According to Ethnologue, Spanish is currently the 4th largest or most spoken language in the world.
It’s hardly surprising, then, that we included it in our Top 10 Languages for Localization back in 2020. With Spanish being so widely spoken across Central and South America, it’s vital to account for the disparities between Latin American and European Spanish when translating and localizing any content.
One of our top tips for avoiding cultural mistakes in localization is to know your audience from the get-go. Even so, the process can still seem lengthy and confusing. We at TextUnited are here to help you identify some common blunders and avoid making them! Here, we exemplify why accuracy and specificity are so important when localizing into Spanish.
Variations in terminology occur between European and Latin American Spanish and between those Latin American countries themselves. Using the right variant is extremely important when translating English to Spanish. Again, this means being absolutely clear on who your target audience is.
Let’s take a look at an example:
The English word car would translate to coche in Spain, while many Latin American countries would use the word carro. In Spain, however, carro might refer to a horse-drawn cart – while in Latin American Spanish, coche is more likely to mean a baby stroller. Meanwhile, in Guatemala, coche can refer to a pig – while this varies as cochi or cochino across other countries. Used in the wrong context, someone might even mistake you for being rude! Therefore, it’s crucial to research your terms to make sure you are using the right one.
#2. Use of Pronouns
Pronouns can be a complicated area to grasp when learning any language. One big difference is how European and Latin American Spanish speakers address others.
In Spain, vostoros functions as the second person plural (you all), whereas this is not the case in Latin America. Here, ustedes is used exclusively – whereas in Spain this would be quite formal. Likewise, vos, usted, and tú – in their singular forms – are used to varying degrees and in different contexts across Spanish-speaking regions.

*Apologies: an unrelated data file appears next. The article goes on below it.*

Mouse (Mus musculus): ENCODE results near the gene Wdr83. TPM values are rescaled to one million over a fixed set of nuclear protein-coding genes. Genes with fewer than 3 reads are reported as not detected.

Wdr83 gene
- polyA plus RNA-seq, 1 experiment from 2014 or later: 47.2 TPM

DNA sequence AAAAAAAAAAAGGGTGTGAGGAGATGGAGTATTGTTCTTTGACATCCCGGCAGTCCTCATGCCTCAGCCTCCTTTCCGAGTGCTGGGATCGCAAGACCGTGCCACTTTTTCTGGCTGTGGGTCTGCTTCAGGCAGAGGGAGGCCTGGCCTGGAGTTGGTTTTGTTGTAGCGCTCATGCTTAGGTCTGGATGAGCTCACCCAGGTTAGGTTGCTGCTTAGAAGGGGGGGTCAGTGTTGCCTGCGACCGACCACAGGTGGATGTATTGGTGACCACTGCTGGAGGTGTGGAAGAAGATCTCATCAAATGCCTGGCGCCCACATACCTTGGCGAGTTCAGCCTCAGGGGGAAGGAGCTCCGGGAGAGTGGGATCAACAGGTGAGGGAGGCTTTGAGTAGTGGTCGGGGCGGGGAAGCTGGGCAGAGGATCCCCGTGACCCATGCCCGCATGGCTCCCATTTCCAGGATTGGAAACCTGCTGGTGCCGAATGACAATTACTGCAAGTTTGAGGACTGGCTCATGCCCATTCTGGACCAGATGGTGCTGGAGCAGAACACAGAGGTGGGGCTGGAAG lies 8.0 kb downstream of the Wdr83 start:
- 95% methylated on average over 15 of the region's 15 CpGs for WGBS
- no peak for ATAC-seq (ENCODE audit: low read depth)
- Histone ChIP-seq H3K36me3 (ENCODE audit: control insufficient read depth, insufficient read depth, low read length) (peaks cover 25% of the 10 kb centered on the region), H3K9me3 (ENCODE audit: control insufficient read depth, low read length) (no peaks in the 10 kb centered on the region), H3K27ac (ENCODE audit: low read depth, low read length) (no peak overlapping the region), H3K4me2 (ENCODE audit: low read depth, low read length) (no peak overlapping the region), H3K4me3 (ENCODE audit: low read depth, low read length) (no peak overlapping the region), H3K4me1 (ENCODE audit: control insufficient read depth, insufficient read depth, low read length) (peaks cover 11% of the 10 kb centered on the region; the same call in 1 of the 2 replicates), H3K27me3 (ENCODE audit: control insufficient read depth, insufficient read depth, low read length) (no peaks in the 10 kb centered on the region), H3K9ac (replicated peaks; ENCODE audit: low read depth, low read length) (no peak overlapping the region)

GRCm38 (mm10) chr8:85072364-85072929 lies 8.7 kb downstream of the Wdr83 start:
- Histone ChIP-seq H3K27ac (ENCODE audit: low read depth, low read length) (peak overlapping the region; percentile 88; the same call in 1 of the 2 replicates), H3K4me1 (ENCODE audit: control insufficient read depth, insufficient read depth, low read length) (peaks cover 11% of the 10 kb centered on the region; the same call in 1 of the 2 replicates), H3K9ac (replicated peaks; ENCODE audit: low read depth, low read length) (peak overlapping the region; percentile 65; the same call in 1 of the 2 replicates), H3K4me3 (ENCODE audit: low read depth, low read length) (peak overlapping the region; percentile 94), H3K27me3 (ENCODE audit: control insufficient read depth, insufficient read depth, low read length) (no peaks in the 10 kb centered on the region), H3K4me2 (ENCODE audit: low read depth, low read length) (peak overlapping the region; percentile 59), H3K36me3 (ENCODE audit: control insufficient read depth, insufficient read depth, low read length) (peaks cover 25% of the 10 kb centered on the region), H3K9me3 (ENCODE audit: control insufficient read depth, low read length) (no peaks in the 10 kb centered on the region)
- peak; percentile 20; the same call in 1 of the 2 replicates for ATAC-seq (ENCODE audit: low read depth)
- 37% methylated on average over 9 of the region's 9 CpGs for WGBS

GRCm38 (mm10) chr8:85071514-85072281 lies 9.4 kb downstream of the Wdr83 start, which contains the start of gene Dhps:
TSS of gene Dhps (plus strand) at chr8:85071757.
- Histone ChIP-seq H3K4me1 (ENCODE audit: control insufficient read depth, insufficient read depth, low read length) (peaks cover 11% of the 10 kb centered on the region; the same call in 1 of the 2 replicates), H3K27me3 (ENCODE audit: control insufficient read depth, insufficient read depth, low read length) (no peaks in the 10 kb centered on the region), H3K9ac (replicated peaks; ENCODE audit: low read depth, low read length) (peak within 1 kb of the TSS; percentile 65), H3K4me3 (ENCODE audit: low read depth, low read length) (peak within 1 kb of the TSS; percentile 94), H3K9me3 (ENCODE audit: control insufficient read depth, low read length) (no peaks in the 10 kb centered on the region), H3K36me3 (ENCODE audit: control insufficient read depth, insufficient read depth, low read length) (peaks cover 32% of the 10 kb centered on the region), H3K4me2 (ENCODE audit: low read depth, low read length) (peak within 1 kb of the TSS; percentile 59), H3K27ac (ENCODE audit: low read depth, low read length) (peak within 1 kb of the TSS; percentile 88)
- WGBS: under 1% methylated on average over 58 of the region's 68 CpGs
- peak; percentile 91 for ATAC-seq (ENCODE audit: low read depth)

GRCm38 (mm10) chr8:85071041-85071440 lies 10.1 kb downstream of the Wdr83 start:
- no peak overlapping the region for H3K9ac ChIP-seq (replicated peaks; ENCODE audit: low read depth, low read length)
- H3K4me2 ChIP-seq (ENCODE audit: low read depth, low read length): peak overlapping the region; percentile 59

Using the wrong pronouns will make it harder for customers and contacts to understand you. Being too formal or informal might conjure the wrong tone.
#3. Slang, Humor, and Idioms
As with terminology, slang, humor, and idioms can be very specific to cultural settings and local dialects. This makes them easy grounds for mistakes. What reads well in one Spanish-speaking area may come across as wrong in another. What’s more, it usually doesn’t work particularly well to simply translate a saying word for word. If your aim is to save time from the outset by creating content that is easy to localize, you may wish to avoid these altogether.
On the other hand, including a limited amount could help you come across as more endearing and relatable. The benefits of an In-Country Reviewer would come into play here! They can make sure anything you include comes across as intended to your target audience.
So, what about a Neutral Spanish translation approach?
It’s easy to see how translating into Spanish as someone who doesn’t speak the language can be a tricky maze to navigate. You might be tempted to use a Neutral Spanish approach, and in some cases, this might work.
However, some examples show that this might not be the best approach. If you came across the word Shell, you’d probably decide to use the phrase concha. You need to bear in mind that this term has various meanings (Shell being one of them). It can also refer to a type of Mexican sweet bread. (In Argentina, it is used as slang for a woman’s genitalia.) The same goes for many other Spanish words, which have taken on widely different meanings due to geographical and cultural differences.
There are many ways in which wrong translation can hurt your business, so you need to pay attention when localizing your content.
#4. Getting Spanish translation right
Now that we understand the challenges of working with Spanish, how can we be sure to get it right?
Choosing the best translation method will help you to gain access to new, international markets. You may choose to go with a freelance translator or Translation Management System. However you proceed, TextUnited is here to help. Together, we will avoid the linguistic pitfalls and help you create perfectly localized content for your users.